By Ashley Davis
I’ve never been a big fan of guns — at least, not in real life. In movies, they’re exciting, dangerous and (dare I say it) sexy. In terms of media and the ideals guns symbolize (i.e. freedom, protection, power), it’s easy for someone to be a gun enthusiast in theory. America’s love for guns in the media has only strengthened the impression that Americans are aggressive, violent and power-hunger in every aspect of life. As individuals we know this isn’t true.
Unfortunately, history has taught us that the reality of guns put to whatever use, whether it be in self-defense or in an offensive attack, on the screen or in reality, is a terrifying and often fatal experience. This has proved true for many college campuses recently and in past years.
In light of recent events I have found myself (a black conservative) willing to declare my support for a bill allowing concealed handgun license owners to carry their weapons on campus. One of these gun owners could end up being my hero.
Monday will be the fifth anniversary of the Virginia Tech shootings that killed 32 people and wounded many more. The recent shooting at Oikos University in California, which killed seven people, has only added more fuel to the fire. After taking these and other similar events into account, I can no longer put this issue on the back burner. Neither should Baylor University.
Last spring Brent Johns, a contributor to the Lariat, argued against Resolution 58-09, a bill that would allow students with concealed handgun licenses to carry their weapons on campus. It was struck down in the Senate by a marginal lack of support. Johns argued that implementing the bill would defy Baylor’s Christian mission and exploit the fear students already have of living in Waco.
In response I say college students, in general, have a justified fear of violent crime, especially Baylor students considering the number of robberies that have taken place in the past year near campus. The argument is correct that colleges campuses are emotionally volatile environments.
I’m talking about only accommodating qualified license holders here, not a vigilante horde of bloodthirsty students willing to take the law into their own hands or settle their tuition cowboy-style.
After the Virginia Tech shooting, the state and government laws regarding the process of getting a concealed handgun license have been under intense scrutiny and have integrated improvements in states, such as Virginia, where vigorous psychological screening and the evaluation of records was lacking.
Those of us who support concealed carry on campus aren’t endorsing the militarization of campus and we’re not trying to supplant the university security measures already in place. We would just like the same chance to protect ourselves, and possibly others in the event of an extreme case such as the UT sniper in 1966, the Virginia Tech shooter in 2007 and the most recent shooter at Oikos University in California.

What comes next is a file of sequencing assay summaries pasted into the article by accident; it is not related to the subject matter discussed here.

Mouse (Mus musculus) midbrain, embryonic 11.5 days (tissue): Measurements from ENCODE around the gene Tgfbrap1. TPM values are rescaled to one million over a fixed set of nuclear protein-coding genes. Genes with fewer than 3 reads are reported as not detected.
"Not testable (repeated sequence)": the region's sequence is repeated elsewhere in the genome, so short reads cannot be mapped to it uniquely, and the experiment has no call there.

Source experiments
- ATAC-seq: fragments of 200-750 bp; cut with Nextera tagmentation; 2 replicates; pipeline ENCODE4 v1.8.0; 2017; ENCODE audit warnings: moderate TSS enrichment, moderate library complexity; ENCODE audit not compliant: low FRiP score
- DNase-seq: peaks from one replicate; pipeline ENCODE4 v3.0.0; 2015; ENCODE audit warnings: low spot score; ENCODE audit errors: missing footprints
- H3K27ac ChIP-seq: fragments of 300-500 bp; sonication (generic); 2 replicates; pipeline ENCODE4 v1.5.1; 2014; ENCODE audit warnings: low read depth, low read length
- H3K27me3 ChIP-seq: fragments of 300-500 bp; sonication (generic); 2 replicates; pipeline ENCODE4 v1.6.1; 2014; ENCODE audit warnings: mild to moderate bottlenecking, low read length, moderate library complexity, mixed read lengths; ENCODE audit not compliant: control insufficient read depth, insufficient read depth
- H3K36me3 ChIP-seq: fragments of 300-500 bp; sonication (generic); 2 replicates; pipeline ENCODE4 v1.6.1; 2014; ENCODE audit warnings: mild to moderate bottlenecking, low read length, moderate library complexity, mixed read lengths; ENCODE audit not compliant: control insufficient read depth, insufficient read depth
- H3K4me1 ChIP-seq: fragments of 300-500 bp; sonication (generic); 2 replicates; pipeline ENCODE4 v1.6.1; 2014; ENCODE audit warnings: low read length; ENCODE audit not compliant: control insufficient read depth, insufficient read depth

As for undermining Baylor’s mission, Johns missed the mark entirely. It’s not us, but “the crazies” that would defy Baylor’s Christian values of “peace, knowledge, understanding and love” once someone decided to go postal. I hate to say it, but the buildings on Baylor’s campus are no more holy than the McDonald’s restaurant across the street.
If we’ve learned anything at Baylor, being exposed to a surprising amount of religious diversity, it’s that holiness isn’t a place, it’s a state of being. God forbid, if it so happens that students are left to face the wrath of someone’s suicidal emotional breakdown, I’m sure Baylor’s mission will be of great comfort when they are bunkered down in classrooms and offices, lives for the taking.
The boundary that separates Baylor from the rest of the world doesn’t protect students from a lunatic with a gun any more than an umbrella stops the rain from falling. It’s okay to trust in the safeguards Baylor already has in place. What’s one more on top of that? In terms of probability, these situations are certainly rare. And yet they’ve happened several times. These events weren’t flukes, either. They were calculated massacres — all the more reason to consider that sliver of possibility a real threat. How many more college students have to die before we can prove that we should be able to protect ourselves like the rest of society?
Ashley Davis is a junior journalism major from Killeen and is the Lariat’s news editor.